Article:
Biological Science & Technology: Relevance to International Security

So what does this mean in terms of
international security? Well first of all, it means that, we're
starting to have a pacing problem. In that, our capacity to manipulate
biological systems, might be outpacing our ability to respond
to those problems. And so we're, causing risks in being able
to essentially have this, the the biological science, become out of
our control. And in this type of situation, we see that
there's a strong dependence on the rate of being able to both, to develop our
detection and our analysis and response capacities, in addition to our ability,
ability to manipulate biological systems. And in this case, we're responding to a
few different classes of threats. We're responding to natural threats, as
well as engineered threats, and emergent threats. All right.
We already have diseases, biological diseases, that have existed for
a very long time. We also have precedence of of biology
being de, being weaponized. But, we also have accidents that may just
come from us trying to work with these dangerous biological agents, and
then accidentally releasing them. This means that many of our security
challenges are also coupled to safety challenges.

Just in terms of how we work with these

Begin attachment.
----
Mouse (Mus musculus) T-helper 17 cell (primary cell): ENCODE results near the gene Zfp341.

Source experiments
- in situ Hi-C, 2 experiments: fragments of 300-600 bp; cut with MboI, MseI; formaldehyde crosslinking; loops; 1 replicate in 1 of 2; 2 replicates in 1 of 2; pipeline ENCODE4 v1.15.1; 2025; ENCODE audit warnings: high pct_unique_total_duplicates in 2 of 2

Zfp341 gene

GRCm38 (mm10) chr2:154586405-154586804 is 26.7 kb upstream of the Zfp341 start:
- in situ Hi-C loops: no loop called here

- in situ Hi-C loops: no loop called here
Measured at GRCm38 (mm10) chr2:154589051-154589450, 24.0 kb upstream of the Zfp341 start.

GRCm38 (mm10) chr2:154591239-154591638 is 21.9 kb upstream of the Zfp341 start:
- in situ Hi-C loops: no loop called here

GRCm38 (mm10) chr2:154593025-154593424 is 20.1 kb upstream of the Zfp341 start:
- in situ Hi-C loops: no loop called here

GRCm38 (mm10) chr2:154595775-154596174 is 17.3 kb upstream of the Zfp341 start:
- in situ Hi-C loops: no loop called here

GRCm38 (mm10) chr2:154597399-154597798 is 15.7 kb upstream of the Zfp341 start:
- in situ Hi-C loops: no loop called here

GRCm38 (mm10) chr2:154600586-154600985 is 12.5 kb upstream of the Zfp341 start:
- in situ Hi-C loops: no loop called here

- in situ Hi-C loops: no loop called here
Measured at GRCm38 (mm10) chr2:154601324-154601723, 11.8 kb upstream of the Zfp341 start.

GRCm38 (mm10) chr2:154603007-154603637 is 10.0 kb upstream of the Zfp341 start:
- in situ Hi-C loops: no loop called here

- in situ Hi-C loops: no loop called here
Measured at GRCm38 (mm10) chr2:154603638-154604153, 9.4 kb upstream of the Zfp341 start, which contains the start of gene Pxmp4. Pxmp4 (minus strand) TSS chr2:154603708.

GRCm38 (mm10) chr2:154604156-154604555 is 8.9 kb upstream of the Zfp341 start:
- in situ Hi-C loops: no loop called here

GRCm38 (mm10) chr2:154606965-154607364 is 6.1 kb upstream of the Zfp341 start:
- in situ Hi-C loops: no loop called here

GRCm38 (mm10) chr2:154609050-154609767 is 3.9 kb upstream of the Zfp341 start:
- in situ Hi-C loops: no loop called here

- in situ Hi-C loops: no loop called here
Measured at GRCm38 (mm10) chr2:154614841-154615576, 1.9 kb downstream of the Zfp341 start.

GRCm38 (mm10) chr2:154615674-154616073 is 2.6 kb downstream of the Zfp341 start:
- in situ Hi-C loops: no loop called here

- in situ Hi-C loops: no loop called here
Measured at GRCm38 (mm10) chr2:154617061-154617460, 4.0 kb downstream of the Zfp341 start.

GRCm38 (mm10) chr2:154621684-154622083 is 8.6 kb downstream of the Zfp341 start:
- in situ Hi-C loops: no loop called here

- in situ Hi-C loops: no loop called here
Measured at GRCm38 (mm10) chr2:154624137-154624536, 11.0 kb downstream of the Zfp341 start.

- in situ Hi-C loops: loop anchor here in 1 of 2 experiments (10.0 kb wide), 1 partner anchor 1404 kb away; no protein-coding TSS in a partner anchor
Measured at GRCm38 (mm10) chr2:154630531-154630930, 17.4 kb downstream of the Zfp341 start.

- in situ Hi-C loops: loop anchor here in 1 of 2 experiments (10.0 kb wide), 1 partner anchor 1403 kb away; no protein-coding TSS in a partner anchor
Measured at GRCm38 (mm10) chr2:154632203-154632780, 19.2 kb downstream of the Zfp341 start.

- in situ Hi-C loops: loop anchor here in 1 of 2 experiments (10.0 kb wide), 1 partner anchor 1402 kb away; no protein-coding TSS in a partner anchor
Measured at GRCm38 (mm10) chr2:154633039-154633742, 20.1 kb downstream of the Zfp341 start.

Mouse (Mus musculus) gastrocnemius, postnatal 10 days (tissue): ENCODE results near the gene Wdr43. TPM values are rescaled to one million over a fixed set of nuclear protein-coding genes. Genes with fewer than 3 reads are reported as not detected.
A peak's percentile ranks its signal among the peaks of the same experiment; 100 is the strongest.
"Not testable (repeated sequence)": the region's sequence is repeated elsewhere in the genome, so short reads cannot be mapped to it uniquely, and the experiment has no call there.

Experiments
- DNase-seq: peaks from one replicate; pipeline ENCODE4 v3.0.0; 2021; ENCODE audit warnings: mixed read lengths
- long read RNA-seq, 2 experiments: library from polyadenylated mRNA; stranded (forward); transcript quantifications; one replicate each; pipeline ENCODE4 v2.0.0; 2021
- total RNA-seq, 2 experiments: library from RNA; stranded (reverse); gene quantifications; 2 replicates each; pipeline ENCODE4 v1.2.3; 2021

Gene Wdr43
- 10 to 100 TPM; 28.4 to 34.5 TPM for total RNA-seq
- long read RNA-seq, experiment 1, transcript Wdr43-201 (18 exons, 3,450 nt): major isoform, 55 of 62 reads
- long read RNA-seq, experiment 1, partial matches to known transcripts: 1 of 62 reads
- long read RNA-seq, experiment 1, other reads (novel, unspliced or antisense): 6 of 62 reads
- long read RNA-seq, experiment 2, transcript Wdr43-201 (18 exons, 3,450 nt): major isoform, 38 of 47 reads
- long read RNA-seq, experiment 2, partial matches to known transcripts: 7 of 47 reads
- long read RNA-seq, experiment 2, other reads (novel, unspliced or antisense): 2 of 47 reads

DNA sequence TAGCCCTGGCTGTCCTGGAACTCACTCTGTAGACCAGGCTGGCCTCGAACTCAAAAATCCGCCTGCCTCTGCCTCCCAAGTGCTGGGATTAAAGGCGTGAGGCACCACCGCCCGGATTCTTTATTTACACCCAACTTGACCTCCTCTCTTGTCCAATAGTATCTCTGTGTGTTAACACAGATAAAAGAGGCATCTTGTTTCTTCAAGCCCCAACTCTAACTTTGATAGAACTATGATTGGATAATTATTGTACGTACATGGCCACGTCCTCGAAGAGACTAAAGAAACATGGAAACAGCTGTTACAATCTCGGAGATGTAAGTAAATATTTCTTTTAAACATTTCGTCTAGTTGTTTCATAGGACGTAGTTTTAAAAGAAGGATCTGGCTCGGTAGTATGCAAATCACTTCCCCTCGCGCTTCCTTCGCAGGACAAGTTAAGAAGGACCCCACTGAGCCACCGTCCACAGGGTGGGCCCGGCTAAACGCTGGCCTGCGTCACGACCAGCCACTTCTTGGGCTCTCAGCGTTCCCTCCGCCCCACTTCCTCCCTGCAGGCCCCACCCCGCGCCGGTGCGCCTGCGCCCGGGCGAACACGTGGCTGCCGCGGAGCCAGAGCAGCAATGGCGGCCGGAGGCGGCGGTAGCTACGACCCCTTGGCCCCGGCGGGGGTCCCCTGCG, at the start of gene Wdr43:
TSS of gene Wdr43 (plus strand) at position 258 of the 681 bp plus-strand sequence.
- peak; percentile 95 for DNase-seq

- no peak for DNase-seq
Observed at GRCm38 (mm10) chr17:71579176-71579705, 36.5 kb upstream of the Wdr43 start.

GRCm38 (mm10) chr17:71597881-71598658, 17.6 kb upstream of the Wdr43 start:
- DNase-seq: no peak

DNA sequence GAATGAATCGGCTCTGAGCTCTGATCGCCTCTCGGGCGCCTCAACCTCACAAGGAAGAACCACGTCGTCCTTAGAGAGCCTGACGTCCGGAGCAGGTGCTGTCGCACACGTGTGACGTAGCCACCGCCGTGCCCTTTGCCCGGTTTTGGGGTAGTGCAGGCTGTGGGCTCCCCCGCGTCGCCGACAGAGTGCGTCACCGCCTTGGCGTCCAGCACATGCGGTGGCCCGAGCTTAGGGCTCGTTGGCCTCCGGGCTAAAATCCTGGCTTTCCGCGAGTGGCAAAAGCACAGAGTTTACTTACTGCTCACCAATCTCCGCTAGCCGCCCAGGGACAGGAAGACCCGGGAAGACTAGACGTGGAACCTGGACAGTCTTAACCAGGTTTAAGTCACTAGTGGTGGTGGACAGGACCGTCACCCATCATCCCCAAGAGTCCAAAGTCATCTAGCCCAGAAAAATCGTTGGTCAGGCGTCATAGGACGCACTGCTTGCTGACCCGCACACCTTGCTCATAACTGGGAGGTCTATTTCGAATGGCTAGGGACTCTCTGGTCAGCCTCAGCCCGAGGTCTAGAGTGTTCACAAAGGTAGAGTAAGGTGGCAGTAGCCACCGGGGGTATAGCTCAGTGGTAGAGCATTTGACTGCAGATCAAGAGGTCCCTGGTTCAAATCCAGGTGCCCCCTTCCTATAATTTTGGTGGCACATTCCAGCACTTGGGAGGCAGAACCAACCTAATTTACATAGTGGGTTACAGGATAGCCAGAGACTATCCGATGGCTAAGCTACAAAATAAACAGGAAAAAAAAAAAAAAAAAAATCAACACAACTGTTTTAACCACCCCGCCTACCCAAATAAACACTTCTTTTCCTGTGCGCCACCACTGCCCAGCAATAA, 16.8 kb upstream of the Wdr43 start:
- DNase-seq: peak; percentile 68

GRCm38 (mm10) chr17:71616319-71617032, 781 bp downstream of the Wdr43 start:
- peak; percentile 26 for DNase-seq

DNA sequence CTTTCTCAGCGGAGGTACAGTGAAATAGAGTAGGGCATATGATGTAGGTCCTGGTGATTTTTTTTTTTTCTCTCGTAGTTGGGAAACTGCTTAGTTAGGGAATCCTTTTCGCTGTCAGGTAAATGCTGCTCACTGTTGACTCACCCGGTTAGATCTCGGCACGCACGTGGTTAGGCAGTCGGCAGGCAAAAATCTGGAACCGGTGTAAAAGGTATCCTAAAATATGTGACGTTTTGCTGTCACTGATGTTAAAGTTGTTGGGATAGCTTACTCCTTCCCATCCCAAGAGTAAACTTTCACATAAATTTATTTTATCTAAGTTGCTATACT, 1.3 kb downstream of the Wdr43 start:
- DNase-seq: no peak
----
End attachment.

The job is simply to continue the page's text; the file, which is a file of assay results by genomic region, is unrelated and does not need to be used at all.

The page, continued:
systems over time. Here we show a picture, of one such agent
which is Anthrax. So Anthrax naturally occurs, all the time. But many of you, may think about it in
terms of the Anthrax attacks that corresponded with
9/11 in terms of specific biological agents being shipped,
in the mail. But there was also recently incidents, one of those that are looking to develop
new ways to deal with Anthrax, if there was an attack accidentally
released it within an uncontrolled lab. And these are all related challenges that
we'll have to deal with, in terms of understanding how biology can
disrupt order, and are, and cause harm to peoples and to the
environment. One of the other challenges is just in the
inherently dual use nature of the technology.

In that, in getting better at biology, we
both get better at good applications. So for instance, being able to develop,
say a vaccine to an existing disease, but also bad applications, meaning we can
equip people to actually use that that technology to
develop from nefarious uses. And much more just mundane applications as
well. And so, the question is how do we
discriminate the technologies that may be the same, that equip both good and bad
use. And in particular, if we're looking at
that as a government's challenge, how do we control the development and
proliferation of technology, so we can mitigate its nefarious use? So how do we ensure, that the technology
is used for overwhelmingly good purposes, instead of
overwhelmingly bad purposes? And there's different ways to think about
control mechanisms.

[SOUND] You can think about control over
the materials. You think about control over the people. Then you could also think about control
over the information. And it isn't yet certain, which one of
these strategies, is going to be effective, especially in combination,
for dealing with biological threats..

You May Also Like